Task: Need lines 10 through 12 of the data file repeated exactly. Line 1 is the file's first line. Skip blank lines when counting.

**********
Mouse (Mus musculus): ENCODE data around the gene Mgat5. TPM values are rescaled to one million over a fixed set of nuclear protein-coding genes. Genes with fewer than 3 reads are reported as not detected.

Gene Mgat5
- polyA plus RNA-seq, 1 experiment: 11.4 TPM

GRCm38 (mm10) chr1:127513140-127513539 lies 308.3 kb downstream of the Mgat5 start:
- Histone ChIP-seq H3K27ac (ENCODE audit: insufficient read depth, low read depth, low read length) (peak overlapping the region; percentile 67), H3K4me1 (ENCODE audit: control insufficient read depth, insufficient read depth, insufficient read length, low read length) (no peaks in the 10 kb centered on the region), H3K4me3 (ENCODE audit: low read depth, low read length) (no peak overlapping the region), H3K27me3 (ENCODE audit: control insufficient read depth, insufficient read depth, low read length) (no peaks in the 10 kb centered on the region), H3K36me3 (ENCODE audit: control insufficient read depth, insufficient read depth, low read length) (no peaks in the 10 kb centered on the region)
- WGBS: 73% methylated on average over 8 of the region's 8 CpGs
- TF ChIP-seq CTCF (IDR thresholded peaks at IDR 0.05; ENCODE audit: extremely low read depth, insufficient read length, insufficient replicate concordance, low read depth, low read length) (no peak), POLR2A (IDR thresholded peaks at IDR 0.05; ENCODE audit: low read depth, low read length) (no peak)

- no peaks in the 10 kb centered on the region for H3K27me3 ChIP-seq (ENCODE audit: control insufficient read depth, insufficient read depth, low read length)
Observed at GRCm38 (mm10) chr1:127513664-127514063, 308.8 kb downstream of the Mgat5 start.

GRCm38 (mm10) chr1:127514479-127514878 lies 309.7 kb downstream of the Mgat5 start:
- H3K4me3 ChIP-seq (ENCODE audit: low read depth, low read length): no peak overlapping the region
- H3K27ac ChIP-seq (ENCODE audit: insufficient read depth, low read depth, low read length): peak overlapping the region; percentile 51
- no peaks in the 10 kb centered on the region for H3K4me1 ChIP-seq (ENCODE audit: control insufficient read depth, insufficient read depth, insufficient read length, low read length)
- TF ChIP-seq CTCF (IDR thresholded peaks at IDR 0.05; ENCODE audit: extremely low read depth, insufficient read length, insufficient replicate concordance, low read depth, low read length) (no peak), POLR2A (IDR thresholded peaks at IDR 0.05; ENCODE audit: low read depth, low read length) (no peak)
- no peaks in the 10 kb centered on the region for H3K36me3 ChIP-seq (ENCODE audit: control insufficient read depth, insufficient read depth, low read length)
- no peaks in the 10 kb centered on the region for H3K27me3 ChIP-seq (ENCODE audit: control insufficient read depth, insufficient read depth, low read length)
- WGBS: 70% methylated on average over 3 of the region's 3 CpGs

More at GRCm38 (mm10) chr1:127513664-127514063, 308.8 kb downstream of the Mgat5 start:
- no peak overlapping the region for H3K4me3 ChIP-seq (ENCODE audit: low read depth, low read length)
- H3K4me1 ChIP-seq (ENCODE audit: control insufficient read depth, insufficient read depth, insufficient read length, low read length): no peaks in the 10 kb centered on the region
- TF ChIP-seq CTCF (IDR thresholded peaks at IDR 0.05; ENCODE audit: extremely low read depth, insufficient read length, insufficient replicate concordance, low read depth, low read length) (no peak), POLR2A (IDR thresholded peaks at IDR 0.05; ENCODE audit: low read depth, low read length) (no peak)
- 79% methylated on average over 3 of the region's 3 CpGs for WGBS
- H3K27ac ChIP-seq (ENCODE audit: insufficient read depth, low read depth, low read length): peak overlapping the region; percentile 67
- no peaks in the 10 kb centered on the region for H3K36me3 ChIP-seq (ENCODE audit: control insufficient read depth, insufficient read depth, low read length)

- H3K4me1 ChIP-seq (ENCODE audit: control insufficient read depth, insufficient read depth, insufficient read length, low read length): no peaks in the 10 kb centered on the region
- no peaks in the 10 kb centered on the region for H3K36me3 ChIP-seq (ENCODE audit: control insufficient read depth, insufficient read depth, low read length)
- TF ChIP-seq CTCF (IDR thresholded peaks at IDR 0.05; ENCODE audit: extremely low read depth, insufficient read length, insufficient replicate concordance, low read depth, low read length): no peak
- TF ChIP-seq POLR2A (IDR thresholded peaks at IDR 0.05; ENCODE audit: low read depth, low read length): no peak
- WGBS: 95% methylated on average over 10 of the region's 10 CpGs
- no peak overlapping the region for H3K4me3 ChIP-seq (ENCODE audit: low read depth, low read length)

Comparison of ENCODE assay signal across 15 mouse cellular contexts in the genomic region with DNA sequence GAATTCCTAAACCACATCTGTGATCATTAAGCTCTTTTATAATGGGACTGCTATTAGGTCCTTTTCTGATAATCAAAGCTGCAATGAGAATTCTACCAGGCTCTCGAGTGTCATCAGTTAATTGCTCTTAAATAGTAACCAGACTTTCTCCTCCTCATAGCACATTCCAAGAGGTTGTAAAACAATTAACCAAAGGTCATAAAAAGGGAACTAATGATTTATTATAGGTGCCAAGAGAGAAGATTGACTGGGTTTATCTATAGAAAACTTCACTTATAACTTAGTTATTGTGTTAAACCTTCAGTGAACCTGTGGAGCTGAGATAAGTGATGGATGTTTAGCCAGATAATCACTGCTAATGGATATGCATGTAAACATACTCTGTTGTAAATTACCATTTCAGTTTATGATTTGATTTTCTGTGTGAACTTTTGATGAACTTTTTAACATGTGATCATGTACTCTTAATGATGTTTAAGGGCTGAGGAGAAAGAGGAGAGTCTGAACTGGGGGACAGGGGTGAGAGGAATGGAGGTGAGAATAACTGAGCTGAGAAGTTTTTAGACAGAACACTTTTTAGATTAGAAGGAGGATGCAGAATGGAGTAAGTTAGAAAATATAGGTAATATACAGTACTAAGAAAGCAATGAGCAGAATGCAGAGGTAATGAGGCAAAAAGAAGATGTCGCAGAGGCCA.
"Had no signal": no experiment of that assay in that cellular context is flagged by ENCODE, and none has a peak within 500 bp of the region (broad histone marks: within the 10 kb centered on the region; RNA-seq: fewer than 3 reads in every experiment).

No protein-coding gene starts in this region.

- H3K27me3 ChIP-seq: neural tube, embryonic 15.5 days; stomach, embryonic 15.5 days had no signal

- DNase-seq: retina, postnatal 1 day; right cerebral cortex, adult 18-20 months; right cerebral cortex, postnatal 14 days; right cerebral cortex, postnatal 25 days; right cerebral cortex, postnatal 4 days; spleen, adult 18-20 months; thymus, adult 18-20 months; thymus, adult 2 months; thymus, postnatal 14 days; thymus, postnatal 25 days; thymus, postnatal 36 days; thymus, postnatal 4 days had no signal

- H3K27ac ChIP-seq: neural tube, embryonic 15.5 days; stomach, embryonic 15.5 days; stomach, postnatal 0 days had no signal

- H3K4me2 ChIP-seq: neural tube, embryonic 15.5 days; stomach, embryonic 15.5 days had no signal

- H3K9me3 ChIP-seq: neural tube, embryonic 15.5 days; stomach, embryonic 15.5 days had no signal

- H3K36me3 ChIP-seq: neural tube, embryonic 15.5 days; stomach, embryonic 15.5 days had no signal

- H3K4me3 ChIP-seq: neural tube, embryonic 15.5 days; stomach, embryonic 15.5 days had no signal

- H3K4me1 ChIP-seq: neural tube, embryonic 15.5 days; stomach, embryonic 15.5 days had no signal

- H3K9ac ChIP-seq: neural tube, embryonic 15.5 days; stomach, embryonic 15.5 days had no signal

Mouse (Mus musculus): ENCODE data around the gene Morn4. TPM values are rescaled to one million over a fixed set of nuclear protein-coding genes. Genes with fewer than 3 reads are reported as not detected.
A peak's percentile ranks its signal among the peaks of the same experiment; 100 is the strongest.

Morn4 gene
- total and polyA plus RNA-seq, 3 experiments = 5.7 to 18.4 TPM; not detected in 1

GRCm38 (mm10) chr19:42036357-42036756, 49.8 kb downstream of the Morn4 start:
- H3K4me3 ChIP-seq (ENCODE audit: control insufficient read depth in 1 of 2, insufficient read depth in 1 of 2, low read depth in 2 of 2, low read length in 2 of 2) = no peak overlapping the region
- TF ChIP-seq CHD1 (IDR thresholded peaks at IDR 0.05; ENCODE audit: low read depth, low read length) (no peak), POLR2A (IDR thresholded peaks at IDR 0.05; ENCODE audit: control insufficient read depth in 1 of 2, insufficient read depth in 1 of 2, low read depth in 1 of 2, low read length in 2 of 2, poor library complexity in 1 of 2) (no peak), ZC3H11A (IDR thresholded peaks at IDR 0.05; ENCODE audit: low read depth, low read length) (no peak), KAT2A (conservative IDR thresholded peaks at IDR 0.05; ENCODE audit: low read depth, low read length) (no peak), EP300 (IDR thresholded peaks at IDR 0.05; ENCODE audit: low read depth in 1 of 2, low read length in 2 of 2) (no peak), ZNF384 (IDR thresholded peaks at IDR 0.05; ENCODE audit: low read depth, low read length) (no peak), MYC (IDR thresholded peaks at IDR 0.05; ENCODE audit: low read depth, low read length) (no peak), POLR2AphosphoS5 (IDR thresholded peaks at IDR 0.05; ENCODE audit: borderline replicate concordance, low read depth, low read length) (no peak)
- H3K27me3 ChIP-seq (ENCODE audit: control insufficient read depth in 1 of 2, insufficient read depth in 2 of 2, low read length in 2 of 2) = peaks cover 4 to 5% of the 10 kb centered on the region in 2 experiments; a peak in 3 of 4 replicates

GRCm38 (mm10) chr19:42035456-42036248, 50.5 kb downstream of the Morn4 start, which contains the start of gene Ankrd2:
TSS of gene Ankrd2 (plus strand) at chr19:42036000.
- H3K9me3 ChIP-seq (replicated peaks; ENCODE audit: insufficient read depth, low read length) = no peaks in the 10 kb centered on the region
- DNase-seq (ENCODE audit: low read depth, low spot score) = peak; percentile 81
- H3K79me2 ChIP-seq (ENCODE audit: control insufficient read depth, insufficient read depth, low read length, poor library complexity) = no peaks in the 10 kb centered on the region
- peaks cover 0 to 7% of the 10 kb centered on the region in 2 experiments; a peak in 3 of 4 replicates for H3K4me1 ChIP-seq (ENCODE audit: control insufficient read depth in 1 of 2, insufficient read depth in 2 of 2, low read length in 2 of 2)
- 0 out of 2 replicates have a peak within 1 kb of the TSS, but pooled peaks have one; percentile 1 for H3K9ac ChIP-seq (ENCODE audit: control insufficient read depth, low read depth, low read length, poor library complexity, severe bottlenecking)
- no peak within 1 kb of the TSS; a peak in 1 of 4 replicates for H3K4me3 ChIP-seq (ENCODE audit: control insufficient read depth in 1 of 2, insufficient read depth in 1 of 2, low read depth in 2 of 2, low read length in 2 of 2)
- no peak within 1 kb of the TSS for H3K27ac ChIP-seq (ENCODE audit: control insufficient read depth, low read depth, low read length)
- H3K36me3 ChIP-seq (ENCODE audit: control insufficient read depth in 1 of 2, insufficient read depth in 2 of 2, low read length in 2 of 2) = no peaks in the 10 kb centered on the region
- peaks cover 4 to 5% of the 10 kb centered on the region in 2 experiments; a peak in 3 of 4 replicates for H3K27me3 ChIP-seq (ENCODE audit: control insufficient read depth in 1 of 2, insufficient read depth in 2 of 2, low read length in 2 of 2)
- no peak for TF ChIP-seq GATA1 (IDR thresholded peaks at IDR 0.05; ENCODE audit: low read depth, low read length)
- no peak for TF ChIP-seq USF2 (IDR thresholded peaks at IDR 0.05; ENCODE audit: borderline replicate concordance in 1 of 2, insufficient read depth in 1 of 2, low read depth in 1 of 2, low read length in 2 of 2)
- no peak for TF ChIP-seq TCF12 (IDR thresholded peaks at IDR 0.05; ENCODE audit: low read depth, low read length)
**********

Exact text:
GRCm38 (mm10) chr1:127514479-127514878 lies 309.7 kb downstream of the Mgat5 start:
- H3K4me3 ChIP-seq (ENCODE audit: low read depth, low read length): no peak overlapping the region
- H3K27ac ChIP-seq (ENCODE audit: insufficient read depth, low read depth, low read length): peak overlapping the region; percentile 51